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The Grove

A Grade II Listed Building in Templeton, Pembrokeshire

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Latitude: 51.7826 / 51°46'57"N

Longitude: -4.7653 / 4°45'54"W

OS Eastings: 209353

OS Northings: 212949

OS Grid: SN093129

Mapcode National: GBR CV.YW36

Mapcode Global: VH2P5.CG48

Entry Name: The Grove

Listing Date: 15 October 1997

Last Amended: 15 October 1997

Grade: II

Source: Cadw

Source ID: 18978

Building Class: Domestic

Location: Reached by a private lane 500 m N of Molleston Cross, W of the road to Narberth.

County: Pembrokeshire

Community: Templeton

Community: Templeton

Locality: Molleston

Traditional County: Pembrokeshire

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House of the Poyer family, tanners, of Canaston, probably dating from the early C18. Henry Poyer was assessed for four hearths here in 1670, perhaps on a previous house. The present house may have been built by his son Daniel, who inherited in 1677 and was still present in 1701. There is reference to Daniel Poyer of the Grove, Narberth, in 1690. The original part of the present house at The Grove is the E-facing block.

The house remained in the Poyer family until it was acquired through marriage by the Callen family in 1808. Fenton in 1811 refered to the 'respectable old house' but reported that it had ceased to be occupied as a family mansion. It was later acquired through marriage by the Lewis family and became part of the Henllan estate. In c.1870 the architect Richard Seddon heightened the house and added a large N wing. Seddon was the Llandaff diocesan architect and Bishop Lewis of Llandaff was a relative of the owners.


A house of two architectural periods, the earlier being a five-window block facing E, originally of two storeys. The ground and first storey windows are all exposed-frame sash windows of twelve panes, and of the same height. The ground storey windows are of 2:1 proportion, but those of the first storey are narrower. Apart from these features the E elevation is as restored during the C19 enlargement of the house. There is a top storey with double casement windows, aligned with the earlier windows beneath. Rendered with string courses at sill levels and a decorative eaves cornice. Slate roof with decorative crest tiles and rendered end-chimneys.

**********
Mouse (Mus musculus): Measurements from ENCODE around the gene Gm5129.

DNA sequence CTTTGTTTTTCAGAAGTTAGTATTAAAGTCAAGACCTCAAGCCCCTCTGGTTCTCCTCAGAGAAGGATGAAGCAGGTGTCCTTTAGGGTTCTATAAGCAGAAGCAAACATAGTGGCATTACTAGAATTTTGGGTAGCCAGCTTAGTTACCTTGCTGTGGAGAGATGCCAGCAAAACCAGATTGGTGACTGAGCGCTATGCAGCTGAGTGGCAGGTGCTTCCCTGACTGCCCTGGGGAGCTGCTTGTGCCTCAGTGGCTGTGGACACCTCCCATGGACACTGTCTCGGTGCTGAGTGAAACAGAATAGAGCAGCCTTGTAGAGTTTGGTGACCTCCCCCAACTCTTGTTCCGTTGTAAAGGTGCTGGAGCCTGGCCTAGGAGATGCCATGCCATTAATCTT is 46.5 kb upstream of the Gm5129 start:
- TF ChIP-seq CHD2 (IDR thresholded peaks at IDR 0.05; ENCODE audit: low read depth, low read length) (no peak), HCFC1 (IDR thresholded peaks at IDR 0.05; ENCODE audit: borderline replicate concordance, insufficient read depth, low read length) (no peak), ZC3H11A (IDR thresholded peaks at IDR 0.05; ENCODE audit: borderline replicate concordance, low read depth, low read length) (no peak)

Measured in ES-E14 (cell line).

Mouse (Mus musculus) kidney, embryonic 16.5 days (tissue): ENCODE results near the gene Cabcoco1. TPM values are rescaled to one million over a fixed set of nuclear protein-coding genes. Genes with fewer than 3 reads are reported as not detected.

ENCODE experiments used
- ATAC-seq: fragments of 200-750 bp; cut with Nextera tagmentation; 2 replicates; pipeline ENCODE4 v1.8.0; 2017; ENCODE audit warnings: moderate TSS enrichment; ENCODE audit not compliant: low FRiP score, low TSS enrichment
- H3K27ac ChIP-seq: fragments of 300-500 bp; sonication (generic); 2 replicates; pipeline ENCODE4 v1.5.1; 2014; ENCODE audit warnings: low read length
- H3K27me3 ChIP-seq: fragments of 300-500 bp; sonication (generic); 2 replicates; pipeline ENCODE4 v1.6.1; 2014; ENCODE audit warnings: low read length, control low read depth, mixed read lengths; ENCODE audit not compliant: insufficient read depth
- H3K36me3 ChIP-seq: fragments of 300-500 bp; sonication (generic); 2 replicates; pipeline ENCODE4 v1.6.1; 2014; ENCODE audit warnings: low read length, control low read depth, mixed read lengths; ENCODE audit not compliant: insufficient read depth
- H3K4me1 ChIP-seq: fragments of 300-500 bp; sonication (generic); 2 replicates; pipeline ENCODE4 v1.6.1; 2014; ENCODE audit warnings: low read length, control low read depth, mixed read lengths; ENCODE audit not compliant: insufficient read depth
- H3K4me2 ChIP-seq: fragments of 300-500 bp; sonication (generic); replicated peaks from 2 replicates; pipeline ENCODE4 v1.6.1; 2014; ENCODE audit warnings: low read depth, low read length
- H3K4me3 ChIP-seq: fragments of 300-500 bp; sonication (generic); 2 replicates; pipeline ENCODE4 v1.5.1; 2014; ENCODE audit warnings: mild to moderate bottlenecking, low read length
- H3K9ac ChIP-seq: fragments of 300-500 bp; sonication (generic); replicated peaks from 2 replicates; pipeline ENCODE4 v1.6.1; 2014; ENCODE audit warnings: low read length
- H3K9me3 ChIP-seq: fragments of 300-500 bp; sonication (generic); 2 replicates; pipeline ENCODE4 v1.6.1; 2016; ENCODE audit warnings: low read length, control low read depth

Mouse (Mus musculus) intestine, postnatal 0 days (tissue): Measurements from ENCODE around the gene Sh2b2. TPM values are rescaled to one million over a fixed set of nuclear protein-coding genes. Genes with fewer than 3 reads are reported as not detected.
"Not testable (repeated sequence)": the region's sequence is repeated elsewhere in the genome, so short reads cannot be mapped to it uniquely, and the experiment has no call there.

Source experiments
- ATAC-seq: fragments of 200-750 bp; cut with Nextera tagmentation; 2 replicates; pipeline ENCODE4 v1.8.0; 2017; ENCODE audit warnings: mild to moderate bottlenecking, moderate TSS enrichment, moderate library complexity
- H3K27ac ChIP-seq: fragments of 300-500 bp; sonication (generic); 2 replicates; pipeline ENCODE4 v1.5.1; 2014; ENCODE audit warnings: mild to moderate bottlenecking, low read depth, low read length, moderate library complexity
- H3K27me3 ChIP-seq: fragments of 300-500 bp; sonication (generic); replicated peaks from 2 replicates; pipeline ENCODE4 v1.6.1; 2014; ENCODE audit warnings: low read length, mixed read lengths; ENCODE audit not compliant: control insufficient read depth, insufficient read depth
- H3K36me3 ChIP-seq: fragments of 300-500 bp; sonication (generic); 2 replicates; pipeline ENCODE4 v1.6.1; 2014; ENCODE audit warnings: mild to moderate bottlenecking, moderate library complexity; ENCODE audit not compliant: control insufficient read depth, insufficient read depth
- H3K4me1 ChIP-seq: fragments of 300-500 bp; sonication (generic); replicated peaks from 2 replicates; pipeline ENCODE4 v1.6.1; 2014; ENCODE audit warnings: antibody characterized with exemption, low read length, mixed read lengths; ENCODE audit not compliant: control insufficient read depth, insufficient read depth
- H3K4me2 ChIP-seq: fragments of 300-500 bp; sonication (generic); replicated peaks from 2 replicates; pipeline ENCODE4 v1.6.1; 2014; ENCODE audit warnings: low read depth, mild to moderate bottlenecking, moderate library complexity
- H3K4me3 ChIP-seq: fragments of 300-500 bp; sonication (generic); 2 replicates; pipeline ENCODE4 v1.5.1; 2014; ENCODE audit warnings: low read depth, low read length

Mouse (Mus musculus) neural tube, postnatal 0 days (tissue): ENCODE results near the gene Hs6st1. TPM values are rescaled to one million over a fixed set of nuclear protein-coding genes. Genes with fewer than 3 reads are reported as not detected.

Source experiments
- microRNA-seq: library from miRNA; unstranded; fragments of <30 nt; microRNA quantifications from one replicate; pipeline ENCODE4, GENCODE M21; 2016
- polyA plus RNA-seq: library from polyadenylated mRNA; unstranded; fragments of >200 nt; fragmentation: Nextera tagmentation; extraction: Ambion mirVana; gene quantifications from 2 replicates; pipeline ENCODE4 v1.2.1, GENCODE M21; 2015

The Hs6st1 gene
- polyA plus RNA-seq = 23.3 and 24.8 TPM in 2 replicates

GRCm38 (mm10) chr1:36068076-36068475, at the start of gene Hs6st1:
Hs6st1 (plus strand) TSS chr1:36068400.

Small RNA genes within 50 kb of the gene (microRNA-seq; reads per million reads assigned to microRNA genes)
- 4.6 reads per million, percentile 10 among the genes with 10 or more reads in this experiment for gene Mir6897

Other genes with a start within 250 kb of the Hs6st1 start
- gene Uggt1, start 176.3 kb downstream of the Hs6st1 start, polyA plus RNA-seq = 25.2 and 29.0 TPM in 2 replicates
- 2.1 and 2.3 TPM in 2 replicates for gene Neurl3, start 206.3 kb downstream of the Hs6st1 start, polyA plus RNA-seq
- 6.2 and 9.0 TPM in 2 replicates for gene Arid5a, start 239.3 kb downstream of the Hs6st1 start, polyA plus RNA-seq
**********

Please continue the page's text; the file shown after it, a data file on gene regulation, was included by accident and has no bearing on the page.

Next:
A rear extension with a large chimney at the gabled end belongs to the original house, the extension evidently having been heightened together with the main block at the time of the C19 enlargement.

Facing N is the main C19 addition, designed by Seddon, a two-storey block, rendered, with a steeply pitched slated roof. Canted link to the old block at left, octagonal end at right. 3 bays, with narrower central bay decorative projecting bargeboards and collars to the N-facing gables. Chimneys on the N and W elevations with diagonally-set paired stacks in red brick. The design is gothic, with meticulous consideration of detail; it seeks to break the hard line between wall and roof: irregular fenestration gathered into three through-eaves dormer gables, with short sections of projecting eaves between. The left gable is clasped by an axial chimney. The windows are sashes, with small panes in the top sashes and larger panes in the lower sashes. The upper sills sit on a string course. In the ground storey windows the lower sashes are single panes of plate glass. In the upper storey a pair of unequal windows in the left bay is balanced by a mullioned double-width window in the right; in the lower storey the porch and a small window at left is balanced by a pair of windows at right. Decorative segmental arches over the windows, including large additional arches to the upper windows. Main entrance at left a white-painted partly glazed door within an open timber porch. The rafters of the main roof, front gables and porch are conspicuously sprocketted or curved near the foot.


Spacious entrance hall with good joinery at point where the Seddon extension adjoins the old part. In the old part is a panelled room at the N end.

Reasons for Listing

Listed as a house with substantial C18 character retained in the original block, and C19 additions which represent a competent essay in domestic gothic.

Recommended Books

Other nearby listed buildings

  • II Great Molleston Farmhouse
    At the N side of West Lane between Molleston Cross and Templeton, with garden at front and farmyard at rear.
  • II Molleston Baptist Chapel
    1½ km E of Templeton village, 100 m N of the A4115, reached by a gated driveway.
  • II Mounton Chapel
    In an isolated position at the S edge of Canaston Wood, 1 km N of Mounton Farm. No graveyard wall or tombstones. Base of a preaching cross survives close to the SW corner.
  • II Mounton Quarry Limekiln
    To the N side of the A4115, and to the E of the lane leading to Mounton Farm. A flooded quarry lies immediately to the N.
  • II Parish Church of St Andrew
    Located within a spacious churchyard at the end of Church Street on the southern edge of the town.
  • II Plas Farmhouse
    Reached by a lane running west from Church Street; the farmhouse facing west has its lower gable end towards St Andrew's Church.
  • II Milestone by entrance to New Cemetery
    Embedded in rubblestone wall opposite junction of Picton Place with Castle Street.
  • I Narbeth Castle
    Situated on a scraped eminence overlooking the valley and river crossing on the southern approaches to the town.

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